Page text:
Personal Learning Experience

I have learned English for more than 10 years at school, just like most of the students around the world. I love reading very much and it is one of my language learning methods. One of my favorite English magazines while I was in school was Reader’s Digest.

Reader’s Digest covers a wide variety of topics, including jokes and games.

Mandarin shares similarity with the Minnan language that I speak as one of my native languages. Thus, speaking Mandarin has been easier than writing or reading. Mandarin has been the compulsory subject of foreign language in the school that I attended while I was in the third year of junior high school.

I also took a summer Mandarin course at National Taiwan Normal University in 2011. You can find numerous resources on the Internet about Simplified Chinese (Mainland China) and Traditional Chinese (Taiwan). Apart from using the learning materials that I found on the Internet, I also practice by reading Chinese articles on websites.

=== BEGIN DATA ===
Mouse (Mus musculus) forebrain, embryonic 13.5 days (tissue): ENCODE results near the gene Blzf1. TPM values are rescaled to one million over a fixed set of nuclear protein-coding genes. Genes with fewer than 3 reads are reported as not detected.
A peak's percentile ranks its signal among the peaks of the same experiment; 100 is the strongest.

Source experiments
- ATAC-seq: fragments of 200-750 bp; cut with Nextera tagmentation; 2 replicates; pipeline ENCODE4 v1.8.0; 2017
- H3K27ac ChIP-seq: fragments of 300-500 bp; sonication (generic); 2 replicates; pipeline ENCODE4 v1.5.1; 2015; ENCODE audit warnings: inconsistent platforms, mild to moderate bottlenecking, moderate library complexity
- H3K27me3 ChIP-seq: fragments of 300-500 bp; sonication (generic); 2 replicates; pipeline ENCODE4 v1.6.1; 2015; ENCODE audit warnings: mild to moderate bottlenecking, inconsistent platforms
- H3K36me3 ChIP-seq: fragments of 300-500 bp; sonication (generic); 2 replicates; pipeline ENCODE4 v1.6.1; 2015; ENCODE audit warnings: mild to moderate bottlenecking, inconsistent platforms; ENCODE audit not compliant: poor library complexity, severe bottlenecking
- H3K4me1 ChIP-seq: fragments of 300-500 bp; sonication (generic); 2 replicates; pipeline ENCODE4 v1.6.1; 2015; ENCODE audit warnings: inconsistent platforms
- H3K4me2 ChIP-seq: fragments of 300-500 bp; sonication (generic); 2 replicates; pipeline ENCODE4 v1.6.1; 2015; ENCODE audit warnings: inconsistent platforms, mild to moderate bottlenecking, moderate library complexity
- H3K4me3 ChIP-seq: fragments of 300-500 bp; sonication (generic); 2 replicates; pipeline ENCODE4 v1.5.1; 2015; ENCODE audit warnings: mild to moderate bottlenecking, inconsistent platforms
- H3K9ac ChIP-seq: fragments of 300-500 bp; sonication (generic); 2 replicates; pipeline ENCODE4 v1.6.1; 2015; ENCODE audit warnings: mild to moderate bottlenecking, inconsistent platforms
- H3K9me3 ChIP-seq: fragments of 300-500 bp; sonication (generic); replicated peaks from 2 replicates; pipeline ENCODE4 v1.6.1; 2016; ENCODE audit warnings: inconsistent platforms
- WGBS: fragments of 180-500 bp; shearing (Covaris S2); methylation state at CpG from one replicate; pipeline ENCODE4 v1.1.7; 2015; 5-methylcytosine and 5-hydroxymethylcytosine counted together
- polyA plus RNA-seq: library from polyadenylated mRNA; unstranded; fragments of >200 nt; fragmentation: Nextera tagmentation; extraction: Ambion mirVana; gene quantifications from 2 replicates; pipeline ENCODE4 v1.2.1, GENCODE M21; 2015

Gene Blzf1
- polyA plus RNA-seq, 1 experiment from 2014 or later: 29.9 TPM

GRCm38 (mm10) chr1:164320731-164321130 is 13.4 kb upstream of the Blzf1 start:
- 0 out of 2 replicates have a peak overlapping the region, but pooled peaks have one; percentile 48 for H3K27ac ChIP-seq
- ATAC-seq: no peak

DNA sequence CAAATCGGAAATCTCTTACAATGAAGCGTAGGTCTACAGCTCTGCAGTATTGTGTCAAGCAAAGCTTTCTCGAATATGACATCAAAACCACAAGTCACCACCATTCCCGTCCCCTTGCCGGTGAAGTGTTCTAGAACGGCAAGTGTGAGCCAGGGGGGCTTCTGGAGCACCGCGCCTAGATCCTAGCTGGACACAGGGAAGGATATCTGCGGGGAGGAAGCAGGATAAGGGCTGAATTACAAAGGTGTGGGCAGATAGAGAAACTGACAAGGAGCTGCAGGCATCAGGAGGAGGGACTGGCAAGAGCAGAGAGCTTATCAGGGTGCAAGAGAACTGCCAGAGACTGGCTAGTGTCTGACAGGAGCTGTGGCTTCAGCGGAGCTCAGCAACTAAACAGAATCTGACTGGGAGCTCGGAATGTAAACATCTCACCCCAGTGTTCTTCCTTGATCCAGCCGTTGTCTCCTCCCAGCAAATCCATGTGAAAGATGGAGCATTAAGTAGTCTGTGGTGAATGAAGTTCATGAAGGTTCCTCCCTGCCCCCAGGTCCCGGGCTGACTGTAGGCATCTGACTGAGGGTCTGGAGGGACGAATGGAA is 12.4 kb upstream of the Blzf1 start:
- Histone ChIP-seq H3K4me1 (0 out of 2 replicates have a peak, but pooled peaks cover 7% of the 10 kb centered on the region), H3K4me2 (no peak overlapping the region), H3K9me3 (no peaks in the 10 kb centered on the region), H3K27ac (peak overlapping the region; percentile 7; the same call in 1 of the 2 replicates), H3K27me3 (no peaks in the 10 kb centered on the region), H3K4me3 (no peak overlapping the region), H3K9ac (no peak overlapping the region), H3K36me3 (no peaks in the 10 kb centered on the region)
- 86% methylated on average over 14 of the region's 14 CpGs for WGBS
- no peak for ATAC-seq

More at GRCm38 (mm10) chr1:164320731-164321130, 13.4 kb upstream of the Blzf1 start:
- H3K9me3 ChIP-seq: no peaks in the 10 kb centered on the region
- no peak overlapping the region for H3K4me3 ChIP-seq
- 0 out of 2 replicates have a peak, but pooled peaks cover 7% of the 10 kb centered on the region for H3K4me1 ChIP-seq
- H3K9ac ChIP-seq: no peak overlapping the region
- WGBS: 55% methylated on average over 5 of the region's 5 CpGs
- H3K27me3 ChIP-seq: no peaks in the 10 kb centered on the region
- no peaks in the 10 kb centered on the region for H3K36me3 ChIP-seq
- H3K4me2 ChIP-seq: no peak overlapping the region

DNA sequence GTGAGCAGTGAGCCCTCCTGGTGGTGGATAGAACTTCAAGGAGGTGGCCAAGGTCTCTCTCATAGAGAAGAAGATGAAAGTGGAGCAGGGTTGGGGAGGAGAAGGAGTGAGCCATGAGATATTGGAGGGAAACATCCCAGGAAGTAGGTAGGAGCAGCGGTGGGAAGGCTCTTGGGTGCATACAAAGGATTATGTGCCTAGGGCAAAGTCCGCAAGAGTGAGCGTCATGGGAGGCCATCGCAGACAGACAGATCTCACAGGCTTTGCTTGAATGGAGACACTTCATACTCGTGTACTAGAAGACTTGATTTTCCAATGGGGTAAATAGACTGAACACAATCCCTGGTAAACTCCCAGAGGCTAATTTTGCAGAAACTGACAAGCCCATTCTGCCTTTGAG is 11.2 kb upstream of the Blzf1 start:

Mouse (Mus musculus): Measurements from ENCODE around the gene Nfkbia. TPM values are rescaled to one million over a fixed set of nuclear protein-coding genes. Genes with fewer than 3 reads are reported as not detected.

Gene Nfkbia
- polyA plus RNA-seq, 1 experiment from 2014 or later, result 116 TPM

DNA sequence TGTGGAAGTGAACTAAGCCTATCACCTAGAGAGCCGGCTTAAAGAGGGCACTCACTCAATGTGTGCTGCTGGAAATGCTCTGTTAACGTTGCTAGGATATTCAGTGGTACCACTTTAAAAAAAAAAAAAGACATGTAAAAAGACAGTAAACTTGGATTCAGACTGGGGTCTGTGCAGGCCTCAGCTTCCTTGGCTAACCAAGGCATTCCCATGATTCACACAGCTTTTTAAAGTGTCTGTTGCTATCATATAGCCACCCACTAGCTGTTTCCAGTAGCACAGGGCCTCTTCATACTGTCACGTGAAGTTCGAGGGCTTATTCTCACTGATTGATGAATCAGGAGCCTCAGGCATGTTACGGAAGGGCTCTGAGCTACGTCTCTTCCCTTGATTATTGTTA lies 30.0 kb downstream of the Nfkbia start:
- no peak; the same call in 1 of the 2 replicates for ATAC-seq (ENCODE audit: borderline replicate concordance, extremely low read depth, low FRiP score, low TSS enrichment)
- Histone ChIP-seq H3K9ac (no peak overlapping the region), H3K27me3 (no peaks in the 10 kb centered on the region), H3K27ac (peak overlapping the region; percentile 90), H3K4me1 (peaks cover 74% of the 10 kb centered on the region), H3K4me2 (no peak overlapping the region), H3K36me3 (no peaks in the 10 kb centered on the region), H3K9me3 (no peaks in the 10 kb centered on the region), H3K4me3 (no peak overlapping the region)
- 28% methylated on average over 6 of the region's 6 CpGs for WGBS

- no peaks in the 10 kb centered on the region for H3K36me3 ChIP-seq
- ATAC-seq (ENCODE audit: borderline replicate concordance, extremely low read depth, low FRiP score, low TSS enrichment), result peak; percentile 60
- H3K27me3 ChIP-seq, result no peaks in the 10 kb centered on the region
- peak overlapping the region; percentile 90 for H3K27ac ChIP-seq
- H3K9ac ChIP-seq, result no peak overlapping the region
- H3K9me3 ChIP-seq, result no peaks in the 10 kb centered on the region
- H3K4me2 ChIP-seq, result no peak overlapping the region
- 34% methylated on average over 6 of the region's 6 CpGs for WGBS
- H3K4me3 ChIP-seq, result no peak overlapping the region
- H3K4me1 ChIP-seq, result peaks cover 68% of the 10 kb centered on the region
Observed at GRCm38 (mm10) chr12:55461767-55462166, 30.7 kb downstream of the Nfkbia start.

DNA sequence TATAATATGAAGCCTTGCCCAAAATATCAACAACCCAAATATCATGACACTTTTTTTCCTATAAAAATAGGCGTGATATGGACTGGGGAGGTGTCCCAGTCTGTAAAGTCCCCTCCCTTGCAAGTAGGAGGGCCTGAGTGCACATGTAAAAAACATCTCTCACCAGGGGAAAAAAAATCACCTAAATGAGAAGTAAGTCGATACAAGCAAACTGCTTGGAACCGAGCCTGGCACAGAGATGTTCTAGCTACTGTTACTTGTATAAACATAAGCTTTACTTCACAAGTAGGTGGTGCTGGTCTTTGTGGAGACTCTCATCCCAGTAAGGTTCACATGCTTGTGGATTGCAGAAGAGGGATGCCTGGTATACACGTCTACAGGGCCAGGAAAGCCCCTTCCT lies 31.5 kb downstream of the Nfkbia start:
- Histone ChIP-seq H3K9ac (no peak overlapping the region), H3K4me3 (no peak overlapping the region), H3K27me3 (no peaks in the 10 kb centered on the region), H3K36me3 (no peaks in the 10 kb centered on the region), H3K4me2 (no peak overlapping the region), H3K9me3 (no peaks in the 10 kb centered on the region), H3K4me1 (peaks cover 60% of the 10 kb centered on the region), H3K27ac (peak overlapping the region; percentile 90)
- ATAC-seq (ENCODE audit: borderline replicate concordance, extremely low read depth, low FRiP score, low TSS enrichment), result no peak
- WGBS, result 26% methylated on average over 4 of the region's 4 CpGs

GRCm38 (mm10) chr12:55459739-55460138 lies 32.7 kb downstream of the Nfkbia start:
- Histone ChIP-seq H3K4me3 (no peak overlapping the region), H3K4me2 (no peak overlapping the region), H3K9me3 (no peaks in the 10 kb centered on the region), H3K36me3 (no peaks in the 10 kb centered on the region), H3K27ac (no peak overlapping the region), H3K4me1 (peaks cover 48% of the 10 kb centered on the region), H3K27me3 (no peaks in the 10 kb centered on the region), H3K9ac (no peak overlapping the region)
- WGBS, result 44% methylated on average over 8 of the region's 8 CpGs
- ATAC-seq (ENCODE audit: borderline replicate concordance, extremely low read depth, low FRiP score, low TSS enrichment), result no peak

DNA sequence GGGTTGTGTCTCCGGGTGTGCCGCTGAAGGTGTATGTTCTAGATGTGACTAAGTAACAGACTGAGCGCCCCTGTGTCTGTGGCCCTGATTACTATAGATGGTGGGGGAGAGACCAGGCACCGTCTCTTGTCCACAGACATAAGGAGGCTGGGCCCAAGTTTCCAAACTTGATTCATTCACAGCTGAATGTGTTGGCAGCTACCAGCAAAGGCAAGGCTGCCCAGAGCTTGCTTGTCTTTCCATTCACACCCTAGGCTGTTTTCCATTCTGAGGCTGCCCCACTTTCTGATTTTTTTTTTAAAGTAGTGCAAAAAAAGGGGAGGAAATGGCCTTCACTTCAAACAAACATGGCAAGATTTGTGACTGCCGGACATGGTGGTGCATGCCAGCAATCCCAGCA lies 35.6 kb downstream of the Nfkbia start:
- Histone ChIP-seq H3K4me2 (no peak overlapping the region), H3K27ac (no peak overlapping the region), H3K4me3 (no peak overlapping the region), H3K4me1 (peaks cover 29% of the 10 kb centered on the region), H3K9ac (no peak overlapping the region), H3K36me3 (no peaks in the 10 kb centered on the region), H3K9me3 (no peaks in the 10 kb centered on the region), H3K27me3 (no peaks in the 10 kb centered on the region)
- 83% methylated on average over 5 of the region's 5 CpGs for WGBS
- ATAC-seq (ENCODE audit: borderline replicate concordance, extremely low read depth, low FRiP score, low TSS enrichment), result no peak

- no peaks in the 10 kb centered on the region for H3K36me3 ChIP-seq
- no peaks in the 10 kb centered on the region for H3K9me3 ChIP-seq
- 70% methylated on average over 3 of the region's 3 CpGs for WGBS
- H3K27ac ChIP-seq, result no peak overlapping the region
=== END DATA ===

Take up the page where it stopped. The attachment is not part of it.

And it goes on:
The speaker of English and Mandarin definitely get an abundance of advantages. The difficulty and ease of learning them depend on the learners’ language background. Discipline with the language-learning schedule and commitment to learning the language form two most important principles in my language learning.

Note from Kerstin

Hope you enjoyed today's guest post from Teddy - you should absolutely go over to his blog and check out the wealth of free resources he shares over there:

I love how Teddy cites reading as one of his favourite things to do in a foreign language, and hadn't even thought of Reader's Digest as a resource for it. Is there a version in the language that you are learning?